Over the last few columns, I've been visiting with you about the people in the operations department. You know, the people that make all of your plans come to life. While keeping a business moving forward on a constantly-changing playing field seems hard enough, we also want our operations teams to continuously make things better.
Invariably, when I talk about change to the executives in the C-suite, it's immediately assumed that I'm talking about change management. But I'm not.
Managing change is not the same thing as effecting change. Empowering change, giving your operations team what they need to make change occur in your organization, requires different tools than those management needs to manage change.
Tools that support change don't focus the user's attention on what has already happened, but instead on what's supposed to happen next.
As recent columns discussed, the people in your operations department are busy thinking about the many things they have to do, and how they have to avoid making those costly mistakes. These people specialize in the day-to-day.
Checklists are their friends, but seeing beyond the next task that absolutely must be done in a compliant fashion can be challenging for them. They can't really afford to take their eyes off the ball.
This works both up and down. To make meaningful changes that make the organization work better, you can't just complete one item on a checklist. You have to look up to see how that task fits into the larger process.
Once the ops manager gets a set of tasks bundled into effective processes that work, it can be challenging to look back down to the individual tasks those processes are made up of in order to refine the overall process.
In effect, even the best operations people get locked into the status quo by the very success they have achieved with their current state. If it works, don't change it. Unfortunately, as we have discussed, when change is forced upon us, our systems routinely break and must be changed. So what's the best way to empower a successful operations team to make those changes?
We've thought about this a lot at Stratmor and many of our workshops focus on this very question. While every organization is different, there are certain common tools that every successful operations manager has at their disposal.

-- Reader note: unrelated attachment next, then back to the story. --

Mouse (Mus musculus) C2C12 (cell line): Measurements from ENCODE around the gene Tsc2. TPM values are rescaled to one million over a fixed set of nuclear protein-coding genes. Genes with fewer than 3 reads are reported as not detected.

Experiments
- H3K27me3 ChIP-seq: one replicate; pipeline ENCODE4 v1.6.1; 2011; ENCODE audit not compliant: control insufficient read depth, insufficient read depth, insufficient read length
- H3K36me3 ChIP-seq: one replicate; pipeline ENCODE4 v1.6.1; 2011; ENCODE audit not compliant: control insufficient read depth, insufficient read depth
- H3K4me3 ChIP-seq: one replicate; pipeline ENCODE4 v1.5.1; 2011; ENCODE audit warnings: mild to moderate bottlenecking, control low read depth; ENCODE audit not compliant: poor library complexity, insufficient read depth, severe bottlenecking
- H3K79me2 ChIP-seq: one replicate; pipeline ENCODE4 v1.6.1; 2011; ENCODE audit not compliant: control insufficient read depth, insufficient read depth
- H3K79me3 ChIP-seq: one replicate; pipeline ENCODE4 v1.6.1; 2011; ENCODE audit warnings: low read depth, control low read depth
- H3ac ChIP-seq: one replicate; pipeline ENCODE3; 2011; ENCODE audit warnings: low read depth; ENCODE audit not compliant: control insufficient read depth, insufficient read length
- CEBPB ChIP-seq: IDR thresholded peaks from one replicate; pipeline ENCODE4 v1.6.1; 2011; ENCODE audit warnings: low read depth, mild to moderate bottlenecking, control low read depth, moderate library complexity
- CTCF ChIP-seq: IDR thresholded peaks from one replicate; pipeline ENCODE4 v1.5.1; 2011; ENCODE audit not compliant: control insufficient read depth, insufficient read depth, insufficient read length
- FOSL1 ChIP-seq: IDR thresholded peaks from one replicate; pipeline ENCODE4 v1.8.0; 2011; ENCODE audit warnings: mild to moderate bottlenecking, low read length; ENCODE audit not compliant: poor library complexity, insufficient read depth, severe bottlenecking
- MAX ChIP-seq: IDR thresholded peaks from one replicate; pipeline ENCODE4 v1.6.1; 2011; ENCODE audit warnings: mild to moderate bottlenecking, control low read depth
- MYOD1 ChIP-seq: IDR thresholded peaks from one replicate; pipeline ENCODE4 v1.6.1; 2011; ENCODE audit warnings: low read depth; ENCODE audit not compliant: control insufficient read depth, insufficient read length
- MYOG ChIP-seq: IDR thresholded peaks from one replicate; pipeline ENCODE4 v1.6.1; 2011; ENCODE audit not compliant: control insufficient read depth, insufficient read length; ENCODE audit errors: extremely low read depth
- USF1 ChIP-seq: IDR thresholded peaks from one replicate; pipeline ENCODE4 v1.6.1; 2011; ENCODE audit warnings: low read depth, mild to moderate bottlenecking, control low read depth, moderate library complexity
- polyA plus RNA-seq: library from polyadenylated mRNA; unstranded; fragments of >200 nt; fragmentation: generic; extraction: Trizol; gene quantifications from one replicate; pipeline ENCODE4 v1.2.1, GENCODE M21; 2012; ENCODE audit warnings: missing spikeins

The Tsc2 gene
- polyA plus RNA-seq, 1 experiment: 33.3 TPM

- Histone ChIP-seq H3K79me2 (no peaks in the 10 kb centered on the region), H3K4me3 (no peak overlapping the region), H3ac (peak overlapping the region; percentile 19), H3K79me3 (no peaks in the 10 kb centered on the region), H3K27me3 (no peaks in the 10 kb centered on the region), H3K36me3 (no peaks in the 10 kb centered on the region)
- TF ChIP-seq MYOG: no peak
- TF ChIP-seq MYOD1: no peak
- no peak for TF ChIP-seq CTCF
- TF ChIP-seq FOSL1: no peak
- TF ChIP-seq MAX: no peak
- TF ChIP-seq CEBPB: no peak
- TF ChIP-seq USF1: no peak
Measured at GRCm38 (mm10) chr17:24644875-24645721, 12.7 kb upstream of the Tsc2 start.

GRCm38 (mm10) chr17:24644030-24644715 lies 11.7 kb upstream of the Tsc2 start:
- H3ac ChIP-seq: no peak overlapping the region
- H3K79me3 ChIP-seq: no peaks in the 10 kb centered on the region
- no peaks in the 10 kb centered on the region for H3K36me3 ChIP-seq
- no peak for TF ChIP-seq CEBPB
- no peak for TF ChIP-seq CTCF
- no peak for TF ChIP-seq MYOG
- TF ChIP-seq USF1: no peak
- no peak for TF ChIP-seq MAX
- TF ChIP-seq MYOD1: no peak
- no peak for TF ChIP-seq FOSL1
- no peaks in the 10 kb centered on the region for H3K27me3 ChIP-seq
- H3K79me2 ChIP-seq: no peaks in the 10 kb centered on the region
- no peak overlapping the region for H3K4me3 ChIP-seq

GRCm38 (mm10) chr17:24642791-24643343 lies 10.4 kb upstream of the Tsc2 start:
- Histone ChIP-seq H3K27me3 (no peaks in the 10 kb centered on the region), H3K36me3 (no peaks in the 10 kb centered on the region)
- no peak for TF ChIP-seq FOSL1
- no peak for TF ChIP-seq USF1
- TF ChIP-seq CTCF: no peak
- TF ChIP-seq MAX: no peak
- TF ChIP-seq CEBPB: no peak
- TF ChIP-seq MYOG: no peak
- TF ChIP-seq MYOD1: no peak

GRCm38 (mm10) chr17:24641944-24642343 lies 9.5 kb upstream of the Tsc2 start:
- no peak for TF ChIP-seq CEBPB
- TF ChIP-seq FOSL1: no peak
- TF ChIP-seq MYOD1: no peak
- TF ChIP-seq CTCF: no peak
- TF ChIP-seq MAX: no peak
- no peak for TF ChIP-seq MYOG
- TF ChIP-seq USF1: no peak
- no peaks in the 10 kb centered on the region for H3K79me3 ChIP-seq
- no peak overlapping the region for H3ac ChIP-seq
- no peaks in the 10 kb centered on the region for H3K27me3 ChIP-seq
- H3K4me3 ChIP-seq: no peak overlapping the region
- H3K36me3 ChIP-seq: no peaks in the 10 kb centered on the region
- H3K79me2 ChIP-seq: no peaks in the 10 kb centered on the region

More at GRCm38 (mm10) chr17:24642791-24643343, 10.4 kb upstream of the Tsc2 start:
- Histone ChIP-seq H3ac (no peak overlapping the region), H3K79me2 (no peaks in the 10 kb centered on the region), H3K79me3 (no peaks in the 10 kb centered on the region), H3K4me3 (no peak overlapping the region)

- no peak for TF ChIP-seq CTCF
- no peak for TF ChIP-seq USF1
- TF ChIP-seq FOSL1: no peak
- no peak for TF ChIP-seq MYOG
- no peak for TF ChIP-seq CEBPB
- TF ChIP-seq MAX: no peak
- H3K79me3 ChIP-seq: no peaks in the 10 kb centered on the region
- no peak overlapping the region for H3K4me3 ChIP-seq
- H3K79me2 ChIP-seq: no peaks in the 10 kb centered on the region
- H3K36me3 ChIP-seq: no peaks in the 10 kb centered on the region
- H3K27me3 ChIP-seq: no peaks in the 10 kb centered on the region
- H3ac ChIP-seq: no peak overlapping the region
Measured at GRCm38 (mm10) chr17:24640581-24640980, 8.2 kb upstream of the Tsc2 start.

The first tool is to be able to articulate the reason to change. When people are asked to change but they don't understand the reasons behind the change, the friction created can be hard to overcome. Our industry doesn't suffer as much here because the answer is almost always the same: compliance.
The second tool is to be sure to articulate the target — people need to know exactly what they need to change to be effective. When a manager tells his team that they just need to make the numbers look better, there aren't enough specifics to empower real change.
On the other hand, when we say that beginning Oct. 3 we will begin delivering the Closing Disclosure to borrowers three days ahead of the closing date and the numbers will all be correct and tolerably close to the Loan Estimate we delivered just after application, well, that's a pretty specific target.
The third tool is buy-in from all stakeholders. This is why we always say that change is a top down process, because the support of management is absolutely essential. While it may take everyone in the company pushing forward to get the train moving, it only takes one executive to derail it.
This is also why I think it's so important to get the ops people out on the conference circuit where they can forge stronger relationships with other executives from their own companies who also attend. This opens up those communication channels and allows ops to build support for change.
We have some great operations people in this industry. The last few years (well, decade) have really put them to the test. It behooves management to empower these people. They are our only real hope of change. Failure to change is not an option.
Garth Graham is a partner with Stratmor Group and has over 25 years of mortgage experience.